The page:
And I wonder still I wonder who’ll stop the rain…

As most of you are aware I guess, Thailand is under water – or at least a big part of it. This natural disaster is not just a human catastrophe with more than 340 people left dead, but also an economic disaster. Thailand has been the top exporter of rice for several decades now, it’s an important member of the supply chain of several industries, e.g. IT, cars and other goods and services, and of course Thailand as a tourist destination has suffered yet another setback. The media coverage in Europe is drawing quite some horrible picture of the country of smiles these days so travelers are scared of actually going on their vacation. It is devastating of course but it’s not hopeless.

http://www.theatlantic.com/infocus/2011/10/bangkok-underwater/100178/

http://www.theatlantic.com/infocus/2011/10/worst-flooding-in-decades-swamps-thailand/100168/

http://www.nytimes.com/2011/10/26/world/asia/flood-waters-in-bangkok-shut-domestic-airport.html?_r=2&partner=rss&emc=rss

My sources of information tell me a little different story so far. Yes, the old capital city Ayutthaya and big parts of the North are severely flooded and yes the floods are also threatening big parts of Bangkok, but as far as I’ve heard and read it Bangkok is still safe to go. The old part of the city, where tourist attractions like the Grand Palace, Wat Pho and others are situated are already inundated but not as bad as the other parts of Thailand. The South of Thailand, where the islands and beaches are, is so far untouched and unthreatened by floods, hence going there is not an issue at all.

Still, Thai people are in need of help and therefore if you happen to have some coins left to spare please do so. Christmas is coming around so it’s high season for donations anyway 😉 You’ll find the details here to do so. I suggest the Thai Red Cross Society as the best organization to donate to.

http://www.bangkokpost.com/feature/charities/203275/information-for-flood-donation

Some extraordinary examples of solidarity are the countries of Japan and Bangladesh. Japan, still trying to overcome the natural disaster that struck the country at the beginning of this year, offered it’s Thai staff to work in Japan until the flood situation is under control and things will be back to normal (http://www.bangkokpost.com/opinion/opinion/263843/a-good-example-to-follow ; http://blogs.wsj.com/searealtime/2011/10/28/tokyo-temporarily-takes-in-thai-workers/ ). Bangladesh, itself one of the poorest countries in the world and also struck by several disasters recently, immediately offered and gave financial aid to Thailand to deal with the disaster. (http://www.nationmultimedia.com/breakingnews/Bangladesh-to-provide-USD1-million-aid-to-Thailand-30168698.html). These two countries are role models and other countries should follow this example.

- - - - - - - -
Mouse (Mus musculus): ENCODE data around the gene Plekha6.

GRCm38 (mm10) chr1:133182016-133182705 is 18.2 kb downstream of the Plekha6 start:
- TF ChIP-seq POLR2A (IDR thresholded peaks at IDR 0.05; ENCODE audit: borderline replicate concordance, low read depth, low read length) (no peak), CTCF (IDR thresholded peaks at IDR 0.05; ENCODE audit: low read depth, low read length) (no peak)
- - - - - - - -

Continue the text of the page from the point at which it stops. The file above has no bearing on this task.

The economic implication and the results in money terms are pretty well described here in this article. Failures by former and the current government to foresee the threat of natural disasters and the actual disaster management have played an important role in the development of this catastrophe. There is no single person to be blamed. The current PM is just in the unlucky situation that the crisis happened during her time of service. Her policies and her stamina to deal with the disaster is questionable though and I guess her performance will be broadly discussed in the Thai political scene longer than the water will inundate the country. Some discussions have already started. Have a read here: “Ms. Yingluck, to her credit, has done her job well. She has been seen everywhere,” said Pavin Chachavalpongpun of the Institute of Southeast Asian Studies in Singapore. “But the government also knew about the imminent floods two months ago and did little to prevent it. This is a leadership crisis.” http://online.wsj.com/article/SB10001424052970204479504576637970215290718.html?mod=fox_australian

“They miscalculated the water levels and did not discharge water from the dams early enough in the rainy season,” he said. “The dams are almost full now, so they discharge the water at the same time, and all the discharge water comes down to the low-lying areas.”

“The weather hasn’t changed that much,” he said. “We always have more water in the rainy season. But if we don’t have integrated water management, we will face this problem again next year.”

http://www.nytimes.com/2011/10/14/world/asia/a-natural-disaster-in-thailand-guided-by-human-hand.html?_r=1&partner=rssnyt&emc=rss

Further discussion:

http://www.asiasentinel.com/index.php?option=com_content&task=view&id=3887&Itemid=437

http://www.asiasentinel.com/index.php?option=com_content&task=view&id=3874&Itemid=392

http://online.wsj.com/article/SB10001424052970204618704576647041068499736.html

http://online.wsj.com/article/SB10001424052970204479504576637970215290718.html?mod=fox_australian

This is a video that tries to explain why it came so far. It is in Thai language with English subtitles – as most of you might not be able to understand Thai (like me) just listen to the sound of this beautiful language and read the subtitles 😉

http://www.youtube.com/watch?v=b8zAAEDGQPM

This was a rather short post. The next one, I’ll write about a humanitairn congress I went to one week ago – I’ll try to give you an update on what’s going on in this field. To take a look on what’s going on besides the floods, have a look here:

http://www.foreignpolicy.com/articles/2011/10/28/the_world_in_photos?page=full

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